WAR

ZiPS

210

9.5

29.5

.282

.230

.310

.451

.222

.329

112

0.7

Steamer

229

9.2

27.7

.289

.242

.319

.467

.226

.339

120

1.1

Depth Charts

238

9.4

28.6

.285

.236

.315

.459

.224

.334

116

1.0

The forecasted hitting performance for Moss is a good bit better than the same for Reynolds.

Reynolds: 2015 Rest-of-Season Projections

System

PA

BB%

K%

BABIP

BA

OBP

SLG

ISO

wOBA

wRC+

WAR

ZiPS

180

10.9

28.9

.279

.221

.310

.398

.177

.312

99

0.2

Steamer

115

10.5

28.6

.271

.216

.304

.394

.178

.306

95

0.1

Depth Charts

120

10.7

28.7

.275

.218

.307

.396

.178

.309

97

0.2

Thus, Moss is a good bet to be an upgrade over Reynolds. And if the 2012-14 Moss shows up, he might even equal Holliday's production at the plate. The projection systems forecast Holliday to post a wRC+ between 129 and 131 over the remainder of 2015, if healthy. (A big "if," I know.)

Another dynamic is platoon splits. How will manager Mike Matheny deploy Moss? Is he an everyday player in Matheny's eyes like Jhonny Peralta or Matt Carpenter? Or will Matheny make an effort to get Reynolds into the lineup and regularly sit Moss like he did with Matt Adams prior to the first baseman's season-ending quad tear?

Moss: Career Platoon Splits

Split

PA

BB%

K%

BABIP

BA

OBP

SLG

ISO

wOBA

wRC+

vs. LHP

522

9.0

28.8

.333

.252

.324

.414

.162

.325

105

Overall

2507

9.4

26.2

.294

.243

.321

.452

.209

.335

112

vs. RHP

1985

9.5

25.6

.284

.241

.320

.462

.221

.338

114

Moss has been used by and large against righties during his career. This has limited his exposure to southpaws. He has just 521 PAs against lefties. Given the variability in lefthanded hitters' performance against portsider pitchers this is short of the PA total necessary to make any sort of pronouncement with respect to Moss's true talent for hitting lefties. He probably is a bit worse at hitting lefties than his stats to date indicate, which means he is likely a bit worse than Reynolds against them (even if you want to point to Reynolds's more recent year-by-year platoon splits, without regressing them, as reason to believe he's gotten markedly worse against southpaws).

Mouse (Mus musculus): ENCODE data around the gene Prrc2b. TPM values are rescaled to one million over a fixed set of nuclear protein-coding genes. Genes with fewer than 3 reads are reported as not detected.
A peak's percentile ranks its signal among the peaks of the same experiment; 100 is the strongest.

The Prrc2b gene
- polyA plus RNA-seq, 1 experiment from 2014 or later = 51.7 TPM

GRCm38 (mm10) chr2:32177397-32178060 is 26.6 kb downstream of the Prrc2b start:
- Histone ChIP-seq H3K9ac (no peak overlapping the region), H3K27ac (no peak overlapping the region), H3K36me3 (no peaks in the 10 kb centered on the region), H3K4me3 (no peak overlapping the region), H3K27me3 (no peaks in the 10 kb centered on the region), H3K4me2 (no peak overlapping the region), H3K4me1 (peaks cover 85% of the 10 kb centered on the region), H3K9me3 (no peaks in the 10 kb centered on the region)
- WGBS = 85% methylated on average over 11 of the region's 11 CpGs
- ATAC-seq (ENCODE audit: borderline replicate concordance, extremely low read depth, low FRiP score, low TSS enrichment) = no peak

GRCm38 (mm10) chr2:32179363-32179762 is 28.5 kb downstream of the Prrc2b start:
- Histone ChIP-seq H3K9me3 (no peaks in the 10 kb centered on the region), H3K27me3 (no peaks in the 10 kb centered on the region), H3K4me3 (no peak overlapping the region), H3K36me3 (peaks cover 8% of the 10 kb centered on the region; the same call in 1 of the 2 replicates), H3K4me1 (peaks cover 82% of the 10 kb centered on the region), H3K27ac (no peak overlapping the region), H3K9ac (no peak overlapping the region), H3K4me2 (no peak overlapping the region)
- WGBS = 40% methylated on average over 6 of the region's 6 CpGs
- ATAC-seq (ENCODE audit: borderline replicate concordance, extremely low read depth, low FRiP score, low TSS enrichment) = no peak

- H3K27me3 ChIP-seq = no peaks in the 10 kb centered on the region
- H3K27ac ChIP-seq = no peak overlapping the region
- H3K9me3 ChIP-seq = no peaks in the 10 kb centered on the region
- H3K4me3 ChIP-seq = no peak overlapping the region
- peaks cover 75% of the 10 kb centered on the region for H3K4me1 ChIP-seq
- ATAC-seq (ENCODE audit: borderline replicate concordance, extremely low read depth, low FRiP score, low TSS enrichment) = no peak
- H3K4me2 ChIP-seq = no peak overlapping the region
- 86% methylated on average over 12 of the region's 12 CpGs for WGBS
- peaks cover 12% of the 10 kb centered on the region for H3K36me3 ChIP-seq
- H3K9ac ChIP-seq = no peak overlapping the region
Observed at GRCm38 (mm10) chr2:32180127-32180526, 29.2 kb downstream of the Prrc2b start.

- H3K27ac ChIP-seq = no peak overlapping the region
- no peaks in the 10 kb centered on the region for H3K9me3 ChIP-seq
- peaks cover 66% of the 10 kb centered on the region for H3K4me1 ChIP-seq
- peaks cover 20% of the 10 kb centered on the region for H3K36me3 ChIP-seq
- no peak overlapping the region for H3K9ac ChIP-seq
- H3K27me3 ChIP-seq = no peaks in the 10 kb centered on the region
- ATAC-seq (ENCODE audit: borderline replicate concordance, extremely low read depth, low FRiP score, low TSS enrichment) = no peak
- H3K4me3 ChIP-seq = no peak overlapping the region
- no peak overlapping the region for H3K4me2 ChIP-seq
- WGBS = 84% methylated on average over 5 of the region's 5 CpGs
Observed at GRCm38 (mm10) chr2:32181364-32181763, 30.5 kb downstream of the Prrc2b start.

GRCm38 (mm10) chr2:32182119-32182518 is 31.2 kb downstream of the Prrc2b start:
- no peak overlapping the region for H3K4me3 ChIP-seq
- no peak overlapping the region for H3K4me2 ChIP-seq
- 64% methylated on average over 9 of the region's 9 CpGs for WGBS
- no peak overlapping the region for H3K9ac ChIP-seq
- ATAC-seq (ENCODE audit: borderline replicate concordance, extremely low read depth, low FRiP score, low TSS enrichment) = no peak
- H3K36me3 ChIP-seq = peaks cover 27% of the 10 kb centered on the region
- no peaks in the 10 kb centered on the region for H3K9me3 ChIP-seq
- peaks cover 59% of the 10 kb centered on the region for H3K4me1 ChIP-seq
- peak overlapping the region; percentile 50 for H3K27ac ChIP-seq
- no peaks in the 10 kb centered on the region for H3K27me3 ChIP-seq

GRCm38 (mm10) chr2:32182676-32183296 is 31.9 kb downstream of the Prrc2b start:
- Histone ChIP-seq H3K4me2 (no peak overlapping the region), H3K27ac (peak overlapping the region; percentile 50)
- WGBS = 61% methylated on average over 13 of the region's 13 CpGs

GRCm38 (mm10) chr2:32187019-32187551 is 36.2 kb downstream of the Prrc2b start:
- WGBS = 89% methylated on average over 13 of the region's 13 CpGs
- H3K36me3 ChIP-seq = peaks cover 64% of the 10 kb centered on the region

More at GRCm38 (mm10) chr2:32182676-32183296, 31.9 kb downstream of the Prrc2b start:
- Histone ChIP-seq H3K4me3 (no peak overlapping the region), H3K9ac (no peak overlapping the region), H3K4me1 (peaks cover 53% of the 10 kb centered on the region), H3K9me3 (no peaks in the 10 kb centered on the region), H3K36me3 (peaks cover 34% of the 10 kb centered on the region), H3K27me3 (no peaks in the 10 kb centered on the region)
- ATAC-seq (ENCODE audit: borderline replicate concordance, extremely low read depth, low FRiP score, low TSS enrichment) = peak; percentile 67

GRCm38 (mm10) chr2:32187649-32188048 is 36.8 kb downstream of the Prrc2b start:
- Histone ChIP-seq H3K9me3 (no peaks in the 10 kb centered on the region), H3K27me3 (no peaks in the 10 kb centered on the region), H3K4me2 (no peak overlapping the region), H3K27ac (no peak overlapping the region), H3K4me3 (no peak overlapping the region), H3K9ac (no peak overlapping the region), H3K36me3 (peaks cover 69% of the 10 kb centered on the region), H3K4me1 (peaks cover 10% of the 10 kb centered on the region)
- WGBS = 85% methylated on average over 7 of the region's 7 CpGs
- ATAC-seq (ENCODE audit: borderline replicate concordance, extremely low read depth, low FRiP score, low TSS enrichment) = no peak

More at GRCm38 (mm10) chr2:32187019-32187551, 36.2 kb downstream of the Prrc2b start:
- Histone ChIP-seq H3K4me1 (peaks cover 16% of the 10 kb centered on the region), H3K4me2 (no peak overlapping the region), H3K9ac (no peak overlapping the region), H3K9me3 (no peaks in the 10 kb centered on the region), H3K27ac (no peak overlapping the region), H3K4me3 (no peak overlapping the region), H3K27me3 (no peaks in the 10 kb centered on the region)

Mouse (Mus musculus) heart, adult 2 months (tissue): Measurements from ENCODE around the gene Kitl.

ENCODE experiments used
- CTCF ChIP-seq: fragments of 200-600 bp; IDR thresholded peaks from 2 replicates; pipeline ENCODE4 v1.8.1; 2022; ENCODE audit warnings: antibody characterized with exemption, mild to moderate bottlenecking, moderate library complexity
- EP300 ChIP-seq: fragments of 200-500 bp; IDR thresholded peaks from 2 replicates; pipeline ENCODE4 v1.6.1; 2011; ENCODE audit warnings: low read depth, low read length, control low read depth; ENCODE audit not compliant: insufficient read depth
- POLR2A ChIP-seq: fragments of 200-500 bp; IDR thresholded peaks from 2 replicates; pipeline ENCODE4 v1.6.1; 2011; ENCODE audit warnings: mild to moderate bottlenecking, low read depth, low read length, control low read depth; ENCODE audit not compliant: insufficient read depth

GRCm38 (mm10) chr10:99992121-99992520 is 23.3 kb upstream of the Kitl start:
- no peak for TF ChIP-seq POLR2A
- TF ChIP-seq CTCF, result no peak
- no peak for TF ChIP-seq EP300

Reynolds: Career Platoon Splits

Split

PA

BB%

K%

BABIP

BA

OBP

SLG

ISO

wOBA

wRC+

vs. LHP

1286

14.9

28.6

.287

.230

.349

.453

.223

.349

113

Overall

4678

11.5

31.8

.294

.229

.323

.453

.224

.338

105

vs. RHP

3392

10.2

33.0

.297

.229

.314

.453

.224

.333

102

Lastly, there is the question of club control. The Cardinals traded for a slugger they will have for the final two months of the 2015 regular season and October, if they qualify for the playoffs. But he is more than a months-long rental player. Moss will be eligible for his final year of salary arbitration during the offseason. By acquiring the outfielder/first baseman, Mozeliak has positioned the Cardinals not unlike in 2012, 2013, or 2014, when they had depth at the corner slugging positions. If Jason Heyward leaves via free agency, the Cards can play Moss in right field, perhaps with Stephen Piscotty. If the Cardinals and Heyward agree to a contract that covers 2016 and beyond, Moss might bump Adams to the bench or trade block. Or maybe the Cardinals will turn around and deal Moss during the Hot Stove if they are able to bring Heyward back. But that is a scenario best left for the winter. With the Moss acquisition, the Cardinals have made their lineup deeper for the home stretch of the 2015 pennant race and added roster depth for 2016.

Correction: The original version of this post listed the number of at-bats Moss had against lefthanded pitchers instead of the number of plate appearances. It has been updated.